Many people wonder what flexographic printing is. Flexography is a method of printing that uses rotary in-line features. Therefore, you can print things on flexible materials, such as paper, plastic, cellophane, and metallic film. With flexo printing (as it is often called), you can have different repeat lengths, use various inks, and more.
Flexography was derived from rubber stamp printing, which became prevalent in the early 1900s. When the FDA deemed the inks being used for the process as unsafe for food packaging, it’s main use case at the time, changes were made to the inks being used and the process was renamed.
Although the original use of flexographic printing was almost entirely for food packaging, time and technological advancements have made it available for many other applications now. About 60 percent of the packaging industry uses flexographic printing in some way.
The pre-press process is extremely important for flexographic printing. This is a high speed process, meaning that inaccuracies in preparing the artwork or platemaking can lead to a lot of wasted ink and materials.
It’s important to keep in mind that the plate will likely lead to image enlargement as a result of the flexible plate being stretched when attached to the plate cylinder.
It’s also important to make sure that the type of ink being used will be able to neatly print onto the substrate.
Each press has multiple printing stations, depending on how many colors are needed. Each station prints a single color. Therefore, the substrate has to pass through many printing stations
For each printing station, a roll of material is passed through multiple flexible rotary plates, with each flexible plate used for a single printed color. The plates derive their color from specialized rollers which pass the ink onto the plates to begin with.
The types of rollers used by a flexographic printing press include:
- The fountain roller which is responsible for passing the proper colored ink to the anilox roller.
- The anilox roller usually comprises of material such as aluminum or steel, shaped as a hard cylinder. The surface of anilox rolls are covered with many fine pores, and allow the roller to pass precise amounts of ink onto the printing plate cylinder.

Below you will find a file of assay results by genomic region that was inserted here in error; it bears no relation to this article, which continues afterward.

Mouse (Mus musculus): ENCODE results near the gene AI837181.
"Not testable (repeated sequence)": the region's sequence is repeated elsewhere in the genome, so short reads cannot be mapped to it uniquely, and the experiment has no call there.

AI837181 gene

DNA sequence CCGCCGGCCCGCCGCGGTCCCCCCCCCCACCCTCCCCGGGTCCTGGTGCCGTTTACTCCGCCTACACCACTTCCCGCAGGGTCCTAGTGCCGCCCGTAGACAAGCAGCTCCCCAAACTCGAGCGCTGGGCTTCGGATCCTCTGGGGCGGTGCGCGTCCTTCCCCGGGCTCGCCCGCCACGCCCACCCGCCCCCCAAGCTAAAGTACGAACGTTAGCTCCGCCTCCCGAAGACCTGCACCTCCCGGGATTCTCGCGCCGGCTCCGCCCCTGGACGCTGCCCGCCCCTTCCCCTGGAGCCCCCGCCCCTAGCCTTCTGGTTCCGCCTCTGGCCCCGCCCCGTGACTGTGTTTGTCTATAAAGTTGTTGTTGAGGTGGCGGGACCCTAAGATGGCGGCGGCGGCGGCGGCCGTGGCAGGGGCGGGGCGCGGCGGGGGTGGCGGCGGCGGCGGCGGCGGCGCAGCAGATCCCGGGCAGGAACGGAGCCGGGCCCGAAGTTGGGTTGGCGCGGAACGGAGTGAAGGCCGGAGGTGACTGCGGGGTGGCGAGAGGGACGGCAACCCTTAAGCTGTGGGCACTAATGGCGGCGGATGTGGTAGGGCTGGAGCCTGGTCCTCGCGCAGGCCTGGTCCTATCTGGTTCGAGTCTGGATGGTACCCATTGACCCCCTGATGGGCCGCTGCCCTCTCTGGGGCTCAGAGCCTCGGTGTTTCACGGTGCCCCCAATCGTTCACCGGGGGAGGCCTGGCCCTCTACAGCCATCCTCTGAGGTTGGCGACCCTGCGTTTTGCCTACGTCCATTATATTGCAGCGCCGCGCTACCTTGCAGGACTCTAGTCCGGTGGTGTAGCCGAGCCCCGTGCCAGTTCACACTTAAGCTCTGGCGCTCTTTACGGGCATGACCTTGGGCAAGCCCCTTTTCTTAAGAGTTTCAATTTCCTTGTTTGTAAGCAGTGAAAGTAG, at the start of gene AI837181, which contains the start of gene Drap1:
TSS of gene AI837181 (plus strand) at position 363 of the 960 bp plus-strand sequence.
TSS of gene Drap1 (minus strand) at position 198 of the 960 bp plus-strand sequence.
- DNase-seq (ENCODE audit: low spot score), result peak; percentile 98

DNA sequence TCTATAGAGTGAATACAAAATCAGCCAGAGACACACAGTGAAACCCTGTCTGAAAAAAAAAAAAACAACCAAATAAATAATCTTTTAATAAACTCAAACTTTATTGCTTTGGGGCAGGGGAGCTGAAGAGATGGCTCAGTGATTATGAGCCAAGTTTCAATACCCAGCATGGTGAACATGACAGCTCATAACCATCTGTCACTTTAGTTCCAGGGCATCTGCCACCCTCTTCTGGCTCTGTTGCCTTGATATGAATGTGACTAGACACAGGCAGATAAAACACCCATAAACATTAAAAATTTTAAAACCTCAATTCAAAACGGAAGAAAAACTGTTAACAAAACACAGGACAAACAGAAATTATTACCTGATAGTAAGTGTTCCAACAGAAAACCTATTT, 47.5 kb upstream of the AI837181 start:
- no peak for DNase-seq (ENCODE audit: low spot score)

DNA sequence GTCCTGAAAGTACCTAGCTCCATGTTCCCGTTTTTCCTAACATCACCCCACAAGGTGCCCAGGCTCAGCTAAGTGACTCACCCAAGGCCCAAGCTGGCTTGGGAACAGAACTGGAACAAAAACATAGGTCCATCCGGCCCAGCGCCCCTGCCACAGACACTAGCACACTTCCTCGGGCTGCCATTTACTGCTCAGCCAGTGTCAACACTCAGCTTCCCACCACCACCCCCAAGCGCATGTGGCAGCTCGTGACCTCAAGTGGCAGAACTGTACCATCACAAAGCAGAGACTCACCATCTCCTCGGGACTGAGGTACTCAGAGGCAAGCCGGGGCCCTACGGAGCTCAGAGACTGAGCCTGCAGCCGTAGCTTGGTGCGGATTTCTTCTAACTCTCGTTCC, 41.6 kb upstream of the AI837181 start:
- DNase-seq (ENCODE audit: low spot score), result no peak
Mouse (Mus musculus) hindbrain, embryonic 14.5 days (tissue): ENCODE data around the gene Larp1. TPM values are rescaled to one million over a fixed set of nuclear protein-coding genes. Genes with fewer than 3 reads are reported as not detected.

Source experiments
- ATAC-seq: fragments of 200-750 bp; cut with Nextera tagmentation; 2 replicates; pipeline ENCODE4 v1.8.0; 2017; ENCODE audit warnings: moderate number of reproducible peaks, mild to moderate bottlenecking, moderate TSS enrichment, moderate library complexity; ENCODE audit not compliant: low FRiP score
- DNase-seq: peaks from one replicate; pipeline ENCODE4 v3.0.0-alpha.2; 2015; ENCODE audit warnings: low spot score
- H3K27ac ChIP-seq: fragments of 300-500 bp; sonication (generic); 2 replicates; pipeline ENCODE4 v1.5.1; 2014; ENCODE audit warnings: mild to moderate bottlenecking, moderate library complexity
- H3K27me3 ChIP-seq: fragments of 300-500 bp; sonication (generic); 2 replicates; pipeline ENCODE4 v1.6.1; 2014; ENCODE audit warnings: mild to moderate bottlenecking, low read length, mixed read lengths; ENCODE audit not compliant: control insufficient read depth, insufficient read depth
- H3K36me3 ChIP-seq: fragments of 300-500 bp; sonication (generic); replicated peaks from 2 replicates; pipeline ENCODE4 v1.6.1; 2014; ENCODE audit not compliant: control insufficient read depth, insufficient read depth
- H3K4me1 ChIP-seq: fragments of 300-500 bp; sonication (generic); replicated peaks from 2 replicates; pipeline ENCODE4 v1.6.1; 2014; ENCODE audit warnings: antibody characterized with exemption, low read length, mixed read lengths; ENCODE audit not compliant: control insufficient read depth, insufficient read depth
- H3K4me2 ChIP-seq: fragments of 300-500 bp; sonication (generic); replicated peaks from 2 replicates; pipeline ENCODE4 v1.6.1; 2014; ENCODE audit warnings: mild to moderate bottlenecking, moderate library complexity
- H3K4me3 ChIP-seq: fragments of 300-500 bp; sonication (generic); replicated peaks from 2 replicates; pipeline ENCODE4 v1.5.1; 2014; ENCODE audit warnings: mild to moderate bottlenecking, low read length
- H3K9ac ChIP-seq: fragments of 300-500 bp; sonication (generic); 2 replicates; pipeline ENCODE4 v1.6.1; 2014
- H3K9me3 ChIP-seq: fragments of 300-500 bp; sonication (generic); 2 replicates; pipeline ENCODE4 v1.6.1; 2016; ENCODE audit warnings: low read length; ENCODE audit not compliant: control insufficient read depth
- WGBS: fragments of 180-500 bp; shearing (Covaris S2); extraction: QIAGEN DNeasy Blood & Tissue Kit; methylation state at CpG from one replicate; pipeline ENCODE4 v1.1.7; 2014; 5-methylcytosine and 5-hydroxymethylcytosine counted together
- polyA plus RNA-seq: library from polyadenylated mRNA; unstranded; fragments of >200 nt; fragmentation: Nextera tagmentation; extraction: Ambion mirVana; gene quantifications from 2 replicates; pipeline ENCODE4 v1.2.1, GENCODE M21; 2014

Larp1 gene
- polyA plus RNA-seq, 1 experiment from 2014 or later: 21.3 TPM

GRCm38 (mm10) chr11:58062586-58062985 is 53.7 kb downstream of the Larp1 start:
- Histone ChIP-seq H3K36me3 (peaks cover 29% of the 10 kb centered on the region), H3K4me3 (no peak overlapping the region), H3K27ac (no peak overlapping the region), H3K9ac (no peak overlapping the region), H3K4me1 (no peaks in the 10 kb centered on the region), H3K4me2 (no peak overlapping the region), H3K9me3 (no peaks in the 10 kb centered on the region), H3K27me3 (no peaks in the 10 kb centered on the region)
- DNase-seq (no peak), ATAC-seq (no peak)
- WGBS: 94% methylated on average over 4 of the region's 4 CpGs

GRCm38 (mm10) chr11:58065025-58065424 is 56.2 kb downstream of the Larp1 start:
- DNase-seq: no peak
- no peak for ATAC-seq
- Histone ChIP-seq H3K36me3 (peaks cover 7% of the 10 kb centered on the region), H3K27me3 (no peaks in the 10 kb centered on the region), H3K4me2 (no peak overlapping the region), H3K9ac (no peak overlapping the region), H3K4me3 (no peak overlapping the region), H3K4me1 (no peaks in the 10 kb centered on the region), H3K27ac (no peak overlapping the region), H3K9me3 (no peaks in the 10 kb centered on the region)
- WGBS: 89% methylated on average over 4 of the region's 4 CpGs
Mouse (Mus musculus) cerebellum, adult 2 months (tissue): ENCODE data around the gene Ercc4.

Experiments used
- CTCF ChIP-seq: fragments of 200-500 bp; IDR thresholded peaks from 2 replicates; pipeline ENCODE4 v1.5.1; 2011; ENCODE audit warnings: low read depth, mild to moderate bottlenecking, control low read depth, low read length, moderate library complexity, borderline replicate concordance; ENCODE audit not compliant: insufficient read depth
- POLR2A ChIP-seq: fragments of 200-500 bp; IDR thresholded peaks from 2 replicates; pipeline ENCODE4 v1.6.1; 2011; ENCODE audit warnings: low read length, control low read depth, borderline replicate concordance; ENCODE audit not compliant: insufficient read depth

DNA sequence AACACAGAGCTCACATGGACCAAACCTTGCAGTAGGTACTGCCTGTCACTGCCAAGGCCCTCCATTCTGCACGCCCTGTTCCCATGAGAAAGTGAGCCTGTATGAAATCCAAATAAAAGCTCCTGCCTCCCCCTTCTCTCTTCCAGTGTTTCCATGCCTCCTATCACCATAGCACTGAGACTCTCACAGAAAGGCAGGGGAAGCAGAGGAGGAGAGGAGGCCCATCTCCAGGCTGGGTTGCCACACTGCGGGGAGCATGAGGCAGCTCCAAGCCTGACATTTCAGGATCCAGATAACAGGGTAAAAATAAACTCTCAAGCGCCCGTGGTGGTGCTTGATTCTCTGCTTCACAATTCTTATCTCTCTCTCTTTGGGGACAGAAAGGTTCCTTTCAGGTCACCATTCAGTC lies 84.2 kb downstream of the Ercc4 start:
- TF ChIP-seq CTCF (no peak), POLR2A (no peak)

- The plate cylinder and impression cylinder are used in tandem to apply pressure to the passing-through substrate in order to transfer the ink from the plate itself to the printable material.
What is Flexography Used For?
Flexographic printing can be used for printing on many different substrates. Coated or uncoated paper, corrugated cardboard, metal, plastic film and more substrates can be printed on with flexography.
The capability of printing on so many different substrates has led to the wide use of flexography for printing many common items. Some examples include:
- Business forms
- Food/beverage packaging
- Folding cartons
How is Flexo Printing Different?
Flexography is one of the fastest-growing segments in the printing industry. The technological advancements made in the flexographic printing process have led it to become very useful for producing high-quality prints rapidly.
The major differences between flexographic printing and other printing methods are detailed below:
Flexographic vs. Offset Printing
Flexographic and offset printing are used to produce many of the same types of prints. Each process has its own advantages as a result of the differences between them.
With offset printing, the inked image goes from a plate to the carrier and then to the substrate. It isn’t directly transferred from the plate to the substrate as with flexo printing. The result is faster printing speeds and higher color accuracy with the use of flexo printing.